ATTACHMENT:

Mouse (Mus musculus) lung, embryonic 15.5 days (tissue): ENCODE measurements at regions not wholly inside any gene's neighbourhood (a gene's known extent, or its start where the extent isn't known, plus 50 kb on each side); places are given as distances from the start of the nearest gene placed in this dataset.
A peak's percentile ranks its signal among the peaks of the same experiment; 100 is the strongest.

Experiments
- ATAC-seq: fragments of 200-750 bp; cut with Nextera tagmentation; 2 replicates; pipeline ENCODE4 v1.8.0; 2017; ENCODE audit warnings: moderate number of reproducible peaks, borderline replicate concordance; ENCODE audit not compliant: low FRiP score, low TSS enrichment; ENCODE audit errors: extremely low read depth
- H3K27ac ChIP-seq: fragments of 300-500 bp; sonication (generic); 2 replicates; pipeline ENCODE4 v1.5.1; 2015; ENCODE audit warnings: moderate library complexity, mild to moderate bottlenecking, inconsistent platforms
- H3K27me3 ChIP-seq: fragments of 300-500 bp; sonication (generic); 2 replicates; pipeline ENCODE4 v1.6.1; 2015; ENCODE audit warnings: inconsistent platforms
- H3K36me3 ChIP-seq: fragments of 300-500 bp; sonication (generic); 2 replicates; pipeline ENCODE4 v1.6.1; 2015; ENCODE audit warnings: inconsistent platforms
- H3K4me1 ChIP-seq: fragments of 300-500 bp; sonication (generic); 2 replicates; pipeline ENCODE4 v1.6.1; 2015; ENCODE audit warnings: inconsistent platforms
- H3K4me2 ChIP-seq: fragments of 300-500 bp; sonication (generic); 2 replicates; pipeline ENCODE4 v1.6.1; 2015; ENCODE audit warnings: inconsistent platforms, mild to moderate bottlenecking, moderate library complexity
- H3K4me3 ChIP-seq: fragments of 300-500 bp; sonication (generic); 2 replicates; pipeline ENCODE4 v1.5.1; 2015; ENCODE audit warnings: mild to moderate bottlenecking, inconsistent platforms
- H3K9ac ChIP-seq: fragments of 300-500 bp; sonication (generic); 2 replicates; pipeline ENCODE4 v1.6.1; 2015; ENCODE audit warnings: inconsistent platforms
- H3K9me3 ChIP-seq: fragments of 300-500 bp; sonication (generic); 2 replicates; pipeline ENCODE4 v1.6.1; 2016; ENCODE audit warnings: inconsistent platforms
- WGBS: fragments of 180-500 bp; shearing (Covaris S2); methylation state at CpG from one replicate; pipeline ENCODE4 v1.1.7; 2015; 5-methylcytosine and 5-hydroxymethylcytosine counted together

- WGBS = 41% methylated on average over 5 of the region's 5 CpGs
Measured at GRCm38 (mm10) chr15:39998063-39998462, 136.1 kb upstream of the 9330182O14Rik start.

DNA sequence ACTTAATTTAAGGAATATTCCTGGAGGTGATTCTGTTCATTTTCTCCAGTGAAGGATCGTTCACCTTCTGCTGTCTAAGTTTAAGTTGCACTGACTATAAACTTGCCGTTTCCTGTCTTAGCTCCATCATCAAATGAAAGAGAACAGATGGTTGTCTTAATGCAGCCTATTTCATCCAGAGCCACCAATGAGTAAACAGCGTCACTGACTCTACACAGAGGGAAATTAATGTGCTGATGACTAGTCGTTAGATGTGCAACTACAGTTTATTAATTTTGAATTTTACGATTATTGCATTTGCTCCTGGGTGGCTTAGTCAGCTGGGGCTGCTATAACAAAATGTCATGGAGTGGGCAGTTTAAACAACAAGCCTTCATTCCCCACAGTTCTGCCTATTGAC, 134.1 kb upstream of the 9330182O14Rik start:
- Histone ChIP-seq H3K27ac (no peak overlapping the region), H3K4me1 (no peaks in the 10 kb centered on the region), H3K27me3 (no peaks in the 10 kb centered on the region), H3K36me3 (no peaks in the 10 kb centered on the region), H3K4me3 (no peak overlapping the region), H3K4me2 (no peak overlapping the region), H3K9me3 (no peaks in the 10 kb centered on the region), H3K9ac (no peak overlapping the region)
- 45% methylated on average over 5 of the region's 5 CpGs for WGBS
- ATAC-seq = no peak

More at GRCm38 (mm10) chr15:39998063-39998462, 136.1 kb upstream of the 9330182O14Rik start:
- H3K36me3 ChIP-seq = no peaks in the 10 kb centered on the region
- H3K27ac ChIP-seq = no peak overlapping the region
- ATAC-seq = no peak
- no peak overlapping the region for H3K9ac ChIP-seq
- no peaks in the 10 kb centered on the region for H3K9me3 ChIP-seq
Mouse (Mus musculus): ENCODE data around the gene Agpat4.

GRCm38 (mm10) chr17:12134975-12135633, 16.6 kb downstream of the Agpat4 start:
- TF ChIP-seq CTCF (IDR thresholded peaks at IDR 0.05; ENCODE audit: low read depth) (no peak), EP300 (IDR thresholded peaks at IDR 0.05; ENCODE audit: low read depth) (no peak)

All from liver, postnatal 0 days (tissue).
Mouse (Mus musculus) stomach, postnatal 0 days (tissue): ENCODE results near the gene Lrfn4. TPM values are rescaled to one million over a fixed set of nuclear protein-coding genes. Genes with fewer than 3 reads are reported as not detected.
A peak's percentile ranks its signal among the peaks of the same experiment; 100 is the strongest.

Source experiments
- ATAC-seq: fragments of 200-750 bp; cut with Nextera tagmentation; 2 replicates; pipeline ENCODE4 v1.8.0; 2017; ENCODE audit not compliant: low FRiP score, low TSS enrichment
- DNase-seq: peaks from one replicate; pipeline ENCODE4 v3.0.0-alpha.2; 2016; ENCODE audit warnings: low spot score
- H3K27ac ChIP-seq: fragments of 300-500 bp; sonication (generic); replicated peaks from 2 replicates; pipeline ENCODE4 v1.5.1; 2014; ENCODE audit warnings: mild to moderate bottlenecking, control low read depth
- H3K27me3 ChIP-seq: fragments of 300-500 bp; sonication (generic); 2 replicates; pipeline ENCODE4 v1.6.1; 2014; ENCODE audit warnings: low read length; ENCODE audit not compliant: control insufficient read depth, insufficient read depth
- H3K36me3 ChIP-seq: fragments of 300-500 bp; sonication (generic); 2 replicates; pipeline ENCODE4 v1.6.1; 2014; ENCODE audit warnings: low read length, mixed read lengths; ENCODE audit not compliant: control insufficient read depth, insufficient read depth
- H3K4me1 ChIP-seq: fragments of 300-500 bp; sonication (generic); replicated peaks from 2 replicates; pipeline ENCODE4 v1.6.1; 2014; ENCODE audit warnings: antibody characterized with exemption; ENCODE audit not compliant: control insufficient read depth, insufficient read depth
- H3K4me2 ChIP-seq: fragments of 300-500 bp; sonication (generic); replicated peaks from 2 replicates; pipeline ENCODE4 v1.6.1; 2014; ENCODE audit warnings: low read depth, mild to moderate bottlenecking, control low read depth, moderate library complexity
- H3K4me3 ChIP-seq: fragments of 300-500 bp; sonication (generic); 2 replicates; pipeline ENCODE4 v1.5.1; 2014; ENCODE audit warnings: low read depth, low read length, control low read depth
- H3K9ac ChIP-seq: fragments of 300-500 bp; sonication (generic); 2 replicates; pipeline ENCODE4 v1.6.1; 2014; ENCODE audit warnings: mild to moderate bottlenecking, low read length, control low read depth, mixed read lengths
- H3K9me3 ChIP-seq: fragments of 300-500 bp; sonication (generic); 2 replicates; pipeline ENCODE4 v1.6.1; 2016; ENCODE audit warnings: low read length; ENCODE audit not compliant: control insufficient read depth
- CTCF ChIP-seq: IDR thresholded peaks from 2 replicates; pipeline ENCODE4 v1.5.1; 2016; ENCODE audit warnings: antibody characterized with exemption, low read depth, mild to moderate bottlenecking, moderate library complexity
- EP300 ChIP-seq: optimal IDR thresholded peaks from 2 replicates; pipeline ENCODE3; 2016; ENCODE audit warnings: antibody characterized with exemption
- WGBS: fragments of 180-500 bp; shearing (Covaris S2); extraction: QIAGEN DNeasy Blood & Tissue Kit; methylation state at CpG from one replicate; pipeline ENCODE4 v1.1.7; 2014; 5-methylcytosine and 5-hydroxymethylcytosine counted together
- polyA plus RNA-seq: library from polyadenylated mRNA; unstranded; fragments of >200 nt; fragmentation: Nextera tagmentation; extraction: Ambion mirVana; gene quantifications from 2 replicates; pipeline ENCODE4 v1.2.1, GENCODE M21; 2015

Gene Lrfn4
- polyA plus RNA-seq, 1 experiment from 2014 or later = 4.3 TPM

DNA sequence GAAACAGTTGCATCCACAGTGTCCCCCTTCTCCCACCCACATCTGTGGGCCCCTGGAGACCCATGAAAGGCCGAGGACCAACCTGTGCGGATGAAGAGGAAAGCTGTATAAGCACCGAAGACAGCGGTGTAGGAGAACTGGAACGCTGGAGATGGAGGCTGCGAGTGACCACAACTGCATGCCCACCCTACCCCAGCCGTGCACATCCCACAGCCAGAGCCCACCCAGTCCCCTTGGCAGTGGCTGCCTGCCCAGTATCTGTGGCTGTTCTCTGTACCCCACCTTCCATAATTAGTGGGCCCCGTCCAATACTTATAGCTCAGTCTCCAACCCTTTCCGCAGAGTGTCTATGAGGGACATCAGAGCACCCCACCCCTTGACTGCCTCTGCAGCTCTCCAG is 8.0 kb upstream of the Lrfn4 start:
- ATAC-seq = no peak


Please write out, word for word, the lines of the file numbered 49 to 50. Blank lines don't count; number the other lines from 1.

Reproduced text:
DNA sequence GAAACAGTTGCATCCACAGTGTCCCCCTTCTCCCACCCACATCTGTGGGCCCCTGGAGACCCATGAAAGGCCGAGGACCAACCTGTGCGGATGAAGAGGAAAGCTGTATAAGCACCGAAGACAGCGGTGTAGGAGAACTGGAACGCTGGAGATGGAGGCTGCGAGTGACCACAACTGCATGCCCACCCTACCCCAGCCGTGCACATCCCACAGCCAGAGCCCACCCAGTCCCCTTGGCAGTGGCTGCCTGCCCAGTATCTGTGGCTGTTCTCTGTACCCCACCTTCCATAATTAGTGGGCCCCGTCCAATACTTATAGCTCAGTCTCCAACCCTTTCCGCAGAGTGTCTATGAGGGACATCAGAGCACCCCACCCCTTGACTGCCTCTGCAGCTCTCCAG is 8.0 kb upstream of the Lrfn4 start:
- ATAC-seq = no peak